A central challenge in the design of effective clinical trials for acute HF is that there is no generally agreed taxonomy for HF syndromes requiring hospitalization. Accordingly, patients with diverse pathophysiology and risk for adverse outcomes are typically grouped as a single entity, with the predictable result that any signal of treatment benefit is diluted by the noise of disease heterogeneity. In this issue of the Journal, Greene et al. (6) present a secondary analysis of the ASCEND-HF (Acute Study of Clinical Effectiveness of Nesiritide in Decompensated Heart Failure) trial examining differences in the clinical characteristics and outcomes of 2 important subsets of patients with acute decompensated HF: those with a de novo presentation or recent diagnosis of HF and those with acute worsening of chronic HF of longer duration. Of the 7,141 patients across the spectrum of ejection fraction hospitalized with acute decompensated HF and randomized to treatment with nesiritide or placebo in ASCEND-HF, the duration of HF before randomization was reported by investigators in 5,741 (80.4%) patients. The 1,536 enrolled subjects for whom HF was reported as recently diagnosed (within 30 days of the index HF admission) were more likely to be women with nonischemic heart disease, higher ejection fraction, higher baseline blood pressure, better renal function, and fewer comorbidities than those with HF of longer duration. Despite adjustment for these lower risk features, patients with recently diagnosed HF had better prognosis than those with longer duration HF, with less dyspnea reported at 24 h and lower rates of mortality at 180 days. Differences between recent-onset HF and worsening of chronic HF were consistent in subgroups defined according to age, race, HF etiology, and ejection fraction. There was a nominal statistical interaction according to sex, suggesting a more pronounced association between HF duration and 180-day mortality in women than in men.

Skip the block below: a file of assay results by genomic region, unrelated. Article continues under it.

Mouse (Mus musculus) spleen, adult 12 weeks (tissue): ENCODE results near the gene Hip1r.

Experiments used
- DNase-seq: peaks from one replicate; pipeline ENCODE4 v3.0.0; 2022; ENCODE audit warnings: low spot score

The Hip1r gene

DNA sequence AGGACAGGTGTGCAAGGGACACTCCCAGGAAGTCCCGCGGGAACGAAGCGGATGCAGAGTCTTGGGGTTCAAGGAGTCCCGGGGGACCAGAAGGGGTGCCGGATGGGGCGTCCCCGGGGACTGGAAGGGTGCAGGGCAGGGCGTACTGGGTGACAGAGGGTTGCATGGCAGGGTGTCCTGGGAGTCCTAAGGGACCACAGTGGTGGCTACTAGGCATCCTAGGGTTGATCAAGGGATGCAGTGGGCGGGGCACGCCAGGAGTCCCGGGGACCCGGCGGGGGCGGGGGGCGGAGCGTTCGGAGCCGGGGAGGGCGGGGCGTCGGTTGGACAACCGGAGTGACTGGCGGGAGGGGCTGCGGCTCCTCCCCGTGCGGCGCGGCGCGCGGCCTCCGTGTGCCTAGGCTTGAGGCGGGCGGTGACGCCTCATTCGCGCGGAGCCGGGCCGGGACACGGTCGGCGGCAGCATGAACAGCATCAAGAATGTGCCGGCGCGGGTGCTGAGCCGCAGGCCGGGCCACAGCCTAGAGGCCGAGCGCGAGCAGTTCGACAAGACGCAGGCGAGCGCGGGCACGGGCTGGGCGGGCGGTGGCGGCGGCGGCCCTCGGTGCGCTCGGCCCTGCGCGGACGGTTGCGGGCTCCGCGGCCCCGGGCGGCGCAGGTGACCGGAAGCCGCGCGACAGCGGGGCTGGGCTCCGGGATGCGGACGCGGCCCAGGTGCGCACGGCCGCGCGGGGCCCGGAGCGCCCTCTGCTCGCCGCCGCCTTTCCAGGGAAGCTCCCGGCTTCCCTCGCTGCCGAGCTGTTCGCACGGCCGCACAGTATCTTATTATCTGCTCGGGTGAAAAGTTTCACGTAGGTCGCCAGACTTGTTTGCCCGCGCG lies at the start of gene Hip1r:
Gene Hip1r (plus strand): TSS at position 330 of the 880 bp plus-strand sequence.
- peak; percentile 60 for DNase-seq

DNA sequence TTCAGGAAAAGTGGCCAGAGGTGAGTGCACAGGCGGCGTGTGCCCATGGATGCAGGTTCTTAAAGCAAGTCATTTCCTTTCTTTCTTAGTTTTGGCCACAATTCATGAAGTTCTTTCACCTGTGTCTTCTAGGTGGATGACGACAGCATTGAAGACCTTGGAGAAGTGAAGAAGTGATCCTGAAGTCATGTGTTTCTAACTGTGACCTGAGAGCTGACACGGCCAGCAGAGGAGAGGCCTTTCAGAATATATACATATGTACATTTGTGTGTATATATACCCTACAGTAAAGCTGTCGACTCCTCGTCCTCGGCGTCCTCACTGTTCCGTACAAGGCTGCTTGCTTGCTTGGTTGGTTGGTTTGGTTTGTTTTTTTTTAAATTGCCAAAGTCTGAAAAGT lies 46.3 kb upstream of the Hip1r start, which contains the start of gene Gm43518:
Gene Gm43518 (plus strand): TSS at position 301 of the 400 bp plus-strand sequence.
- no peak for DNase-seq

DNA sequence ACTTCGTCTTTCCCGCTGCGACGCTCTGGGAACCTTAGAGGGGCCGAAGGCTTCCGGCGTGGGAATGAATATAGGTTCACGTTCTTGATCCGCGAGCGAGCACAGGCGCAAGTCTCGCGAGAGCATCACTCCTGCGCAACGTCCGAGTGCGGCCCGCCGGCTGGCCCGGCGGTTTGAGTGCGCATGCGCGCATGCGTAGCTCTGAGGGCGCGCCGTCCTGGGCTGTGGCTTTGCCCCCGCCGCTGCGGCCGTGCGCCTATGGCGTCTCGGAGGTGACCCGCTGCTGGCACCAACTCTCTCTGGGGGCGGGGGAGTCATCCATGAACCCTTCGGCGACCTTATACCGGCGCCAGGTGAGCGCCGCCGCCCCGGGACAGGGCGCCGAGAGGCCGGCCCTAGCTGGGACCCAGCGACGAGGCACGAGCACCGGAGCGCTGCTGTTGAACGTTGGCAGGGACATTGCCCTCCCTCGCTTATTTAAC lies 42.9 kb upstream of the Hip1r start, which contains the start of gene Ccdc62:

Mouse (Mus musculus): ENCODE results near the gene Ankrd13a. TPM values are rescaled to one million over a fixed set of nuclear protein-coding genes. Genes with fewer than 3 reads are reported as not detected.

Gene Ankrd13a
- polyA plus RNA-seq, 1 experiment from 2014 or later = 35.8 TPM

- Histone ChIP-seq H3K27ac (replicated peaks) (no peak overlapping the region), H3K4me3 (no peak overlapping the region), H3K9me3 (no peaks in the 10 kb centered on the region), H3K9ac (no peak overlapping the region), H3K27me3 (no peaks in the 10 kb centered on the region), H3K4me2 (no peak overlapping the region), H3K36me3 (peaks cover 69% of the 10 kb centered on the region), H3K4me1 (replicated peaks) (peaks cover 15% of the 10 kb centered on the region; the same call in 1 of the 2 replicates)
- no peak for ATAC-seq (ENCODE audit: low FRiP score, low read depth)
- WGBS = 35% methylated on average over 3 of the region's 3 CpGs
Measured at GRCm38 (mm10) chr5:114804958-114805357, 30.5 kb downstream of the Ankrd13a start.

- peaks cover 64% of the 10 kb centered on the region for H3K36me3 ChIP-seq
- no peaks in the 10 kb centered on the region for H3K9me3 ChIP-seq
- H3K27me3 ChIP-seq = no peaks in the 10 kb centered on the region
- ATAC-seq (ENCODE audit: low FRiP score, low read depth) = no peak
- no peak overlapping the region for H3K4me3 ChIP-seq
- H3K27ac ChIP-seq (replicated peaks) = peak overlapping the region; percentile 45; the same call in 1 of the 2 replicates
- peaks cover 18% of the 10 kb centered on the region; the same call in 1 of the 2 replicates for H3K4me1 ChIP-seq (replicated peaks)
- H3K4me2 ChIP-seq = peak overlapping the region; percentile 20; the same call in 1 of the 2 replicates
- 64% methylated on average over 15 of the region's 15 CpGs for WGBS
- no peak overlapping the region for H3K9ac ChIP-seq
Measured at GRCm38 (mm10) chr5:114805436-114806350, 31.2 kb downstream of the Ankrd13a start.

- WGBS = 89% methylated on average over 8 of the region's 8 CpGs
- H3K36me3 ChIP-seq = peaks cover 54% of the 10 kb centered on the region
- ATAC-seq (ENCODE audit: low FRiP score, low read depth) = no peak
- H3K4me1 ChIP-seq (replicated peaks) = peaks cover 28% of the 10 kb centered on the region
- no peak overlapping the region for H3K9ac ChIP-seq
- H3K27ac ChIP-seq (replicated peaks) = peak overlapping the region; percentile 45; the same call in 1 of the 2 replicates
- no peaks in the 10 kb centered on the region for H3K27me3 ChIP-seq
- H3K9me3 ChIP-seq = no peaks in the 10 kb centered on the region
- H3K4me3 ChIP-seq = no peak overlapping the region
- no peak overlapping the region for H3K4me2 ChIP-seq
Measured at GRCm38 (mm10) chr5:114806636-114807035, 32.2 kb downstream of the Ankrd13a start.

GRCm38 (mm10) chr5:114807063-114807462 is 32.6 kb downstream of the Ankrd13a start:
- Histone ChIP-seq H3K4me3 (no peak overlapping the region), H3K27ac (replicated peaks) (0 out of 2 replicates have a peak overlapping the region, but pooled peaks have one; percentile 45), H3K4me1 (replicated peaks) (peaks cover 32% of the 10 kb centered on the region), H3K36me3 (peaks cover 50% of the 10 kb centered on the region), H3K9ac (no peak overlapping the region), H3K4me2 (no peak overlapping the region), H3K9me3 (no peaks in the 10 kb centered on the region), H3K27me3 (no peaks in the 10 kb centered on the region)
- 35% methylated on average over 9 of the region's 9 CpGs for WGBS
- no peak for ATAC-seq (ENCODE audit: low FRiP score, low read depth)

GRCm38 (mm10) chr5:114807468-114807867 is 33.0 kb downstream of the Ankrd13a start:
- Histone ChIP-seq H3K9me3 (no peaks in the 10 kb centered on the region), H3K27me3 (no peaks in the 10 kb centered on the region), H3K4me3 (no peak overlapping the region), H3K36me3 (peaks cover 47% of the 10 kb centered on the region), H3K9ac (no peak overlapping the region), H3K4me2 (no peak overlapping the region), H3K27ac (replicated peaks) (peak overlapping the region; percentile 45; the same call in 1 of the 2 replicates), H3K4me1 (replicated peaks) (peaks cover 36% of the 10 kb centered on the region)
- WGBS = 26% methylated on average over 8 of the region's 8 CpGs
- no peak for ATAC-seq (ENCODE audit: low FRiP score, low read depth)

A few caveats are important to note. First, data regarding the duration of HF were derived from unvalidated investigator reports and were unavailable for nearly 20% of patients (6). Although the patients with missing data did not systematically differ from those included in the study, it is difficult to exclude residual confounding by selection bias. Second, hospitalization outcomes were adjudicated only to 30 days’ post-discharge, limiting the power to infer differences in readmission rates according to HF duration. Finally, it remains unclear whether a different threshold for “recent” onset might have altered the results. Among those with HF duration >30 days, there was no clear, graded relationship between HF duration and clinical outcomes; thus, it would seem that the most relevant distinction may be between hospitalization for onset of truly “new” HF (a de novo diagnosis) and worsening of established HF.